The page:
Music in the time of a pandemic

Singer-songwriter Ashley “Ms. Paige” Johnson.

Ashley “Ms Paige” Johnson, a Schulich BBA graduate, is a woman of many talents; not the least of which includes carrying on her family’s long-standing tradition of representing the Caribbean music scene here in Canada. Her mother, Debbie Johnson, is a six-time Juno award winner. Her grandmother, Angela Johnson, was one half of the celebrated Trinidad & Tobago duo, Ed & Angela Johnson. One might say Johnson has music running through her veins.

With 35 singles and as the recipient for both the 2013 and 2016 Caribbean Music & Entertainment Top Soca Artist award, Excalibur wanted to get Johnson’s perspective on what challenges she faces as a musician who thrives on live performances, and how she adapts to the current restrictive conditions created by the pandemic. We wanted to know what area of her art provides her with the most comfort, and which of her songs she feels best speaks to this moment in our collective experience. Here is what she had to say.

Q. How has music continued to be a part of your life, despite facing many restrictions in lockdown?

A. As someone who is genuinely passionate about mental health, I recognized the need to connect an audience through music, as lockdown and quarantine sparked a global feeling of loneliness. On a whim, I sat down at my piano on March 19th and kicked off daily Karaoke a la Paige videos shared through my Instagram platform at @MsPaigeMusic. The daily musical sing-a-longs spanned 24 weeks, only taking a break on Blackout Tuesday in solidarity for global awareness of the Black Lives Matter movement. Unfortunately, the personal toll of the pandemic — amplified by the exhaustion of continuing to witness Black people who look just like myself and my family continuing to be marginalized, brutalized, and killed — became too much and I paused Karaoke a la Paige for an indefinite period of time, returning for a short stint during the holiday season as a countdown to Christmas.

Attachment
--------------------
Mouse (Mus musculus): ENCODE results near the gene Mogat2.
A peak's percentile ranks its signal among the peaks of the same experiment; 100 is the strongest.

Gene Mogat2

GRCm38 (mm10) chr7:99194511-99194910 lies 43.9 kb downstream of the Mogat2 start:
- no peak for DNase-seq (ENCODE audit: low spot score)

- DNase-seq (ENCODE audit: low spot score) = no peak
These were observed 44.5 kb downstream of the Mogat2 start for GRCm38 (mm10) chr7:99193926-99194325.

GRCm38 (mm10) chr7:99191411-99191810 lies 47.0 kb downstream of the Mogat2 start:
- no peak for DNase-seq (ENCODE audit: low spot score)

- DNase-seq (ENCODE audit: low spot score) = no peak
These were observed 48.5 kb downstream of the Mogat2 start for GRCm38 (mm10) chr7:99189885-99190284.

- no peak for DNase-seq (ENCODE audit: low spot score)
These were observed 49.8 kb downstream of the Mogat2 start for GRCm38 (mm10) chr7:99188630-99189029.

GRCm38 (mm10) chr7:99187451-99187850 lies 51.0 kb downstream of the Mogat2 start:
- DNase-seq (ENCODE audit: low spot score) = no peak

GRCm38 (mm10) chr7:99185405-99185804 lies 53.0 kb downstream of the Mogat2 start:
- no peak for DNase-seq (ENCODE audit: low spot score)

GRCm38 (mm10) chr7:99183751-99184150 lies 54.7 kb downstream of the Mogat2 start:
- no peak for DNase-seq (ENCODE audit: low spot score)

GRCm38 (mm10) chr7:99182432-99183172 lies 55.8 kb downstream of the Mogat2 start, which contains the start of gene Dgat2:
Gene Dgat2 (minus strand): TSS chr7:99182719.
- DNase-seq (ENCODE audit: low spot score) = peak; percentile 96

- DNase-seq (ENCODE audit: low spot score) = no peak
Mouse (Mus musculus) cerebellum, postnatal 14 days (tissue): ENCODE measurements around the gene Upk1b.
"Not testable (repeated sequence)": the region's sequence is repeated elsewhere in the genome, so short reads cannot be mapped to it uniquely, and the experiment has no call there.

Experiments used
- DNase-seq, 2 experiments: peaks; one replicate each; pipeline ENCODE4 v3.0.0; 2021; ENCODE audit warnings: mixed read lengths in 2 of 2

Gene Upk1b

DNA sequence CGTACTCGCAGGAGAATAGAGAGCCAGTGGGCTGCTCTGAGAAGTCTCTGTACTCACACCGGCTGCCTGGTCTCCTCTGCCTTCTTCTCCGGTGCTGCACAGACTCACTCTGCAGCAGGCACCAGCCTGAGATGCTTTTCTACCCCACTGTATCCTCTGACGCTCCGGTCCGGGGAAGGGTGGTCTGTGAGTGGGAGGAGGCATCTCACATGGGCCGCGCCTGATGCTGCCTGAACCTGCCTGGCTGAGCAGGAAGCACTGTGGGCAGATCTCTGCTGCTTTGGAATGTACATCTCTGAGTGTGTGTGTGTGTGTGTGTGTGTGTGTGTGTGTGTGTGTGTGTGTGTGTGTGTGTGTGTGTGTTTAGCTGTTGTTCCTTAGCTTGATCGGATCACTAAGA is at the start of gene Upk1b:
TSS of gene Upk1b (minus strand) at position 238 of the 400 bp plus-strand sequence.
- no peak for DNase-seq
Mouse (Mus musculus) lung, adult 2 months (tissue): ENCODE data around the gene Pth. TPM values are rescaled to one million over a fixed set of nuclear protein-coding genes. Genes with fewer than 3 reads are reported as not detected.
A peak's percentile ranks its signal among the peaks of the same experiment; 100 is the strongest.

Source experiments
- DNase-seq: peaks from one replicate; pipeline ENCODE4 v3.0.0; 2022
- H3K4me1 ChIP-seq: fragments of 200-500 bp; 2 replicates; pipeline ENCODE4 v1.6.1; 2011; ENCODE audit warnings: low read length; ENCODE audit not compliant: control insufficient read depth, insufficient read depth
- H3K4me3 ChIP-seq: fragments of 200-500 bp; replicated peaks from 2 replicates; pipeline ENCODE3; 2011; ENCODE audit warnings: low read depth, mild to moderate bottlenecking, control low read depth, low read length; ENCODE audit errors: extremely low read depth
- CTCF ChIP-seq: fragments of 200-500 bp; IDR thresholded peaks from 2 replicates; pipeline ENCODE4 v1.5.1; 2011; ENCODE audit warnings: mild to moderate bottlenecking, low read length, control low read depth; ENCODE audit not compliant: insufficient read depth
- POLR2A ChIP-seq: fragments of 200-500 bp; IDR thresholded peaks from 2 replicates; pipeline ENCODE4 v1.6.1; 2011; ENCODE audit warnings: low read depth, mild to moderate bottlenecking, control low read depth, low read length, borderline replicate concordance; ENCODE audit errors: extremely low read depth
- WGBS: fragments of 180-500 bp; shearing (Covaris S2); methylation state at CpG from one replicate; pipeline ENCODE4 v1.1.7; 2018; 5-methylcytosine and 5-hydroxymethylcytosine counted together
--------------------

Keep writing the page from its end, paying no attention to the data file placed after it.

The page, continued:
Q.What are some of the ways that you feel music as a practice may benefit your mental wellbeing?

A. In addition to the daily Karaoke a la Paige endeavour, I turned to music as a creative outlet throughout the pandemic, self-producing 12 Acapella tribute videos celebrating the musical contributions of artists who have been most impactful on my own musical journey. It began as a birthday tribute for Janet Jackson on May 16 and evolved into a weekly celebration highlighting phenomenal women such as Mariah Carey, Toni Braxton, and Aaliyah to name a few. Each tribute was vocally arranged, recorded, and put to video by myself in my home set-up and shared on a weekly basis over a 12-week period throughout the late spring to early summer of 2020. Although the weekly videos came to an end in the early summer months, I also shared a short Acapella tribute rendition of Michael Jackson’s They Don’t Care About Us to celebrate the King of Pop’s birthday in August — SHAMON! These can also be found on my social media platforms on both Instagram and YouTube at @MsPaigeMusic.

Q. Have you felt more, or less creative throughout the pandemic/lockdown?

A. Truth be told, I’ve been fairy musically silent for two and a half years as my last single was released in the summer of 2018. While my writer’s block definitely continued throughout the pandemic, this unprecedented time of uncertainty also provided an opportunity to connect a global audience through music via social media and enabled me to make my own contribution, no matter how small, to helping people feel connected even while apart.

About the Author

By Carla Lopez

Former Editor


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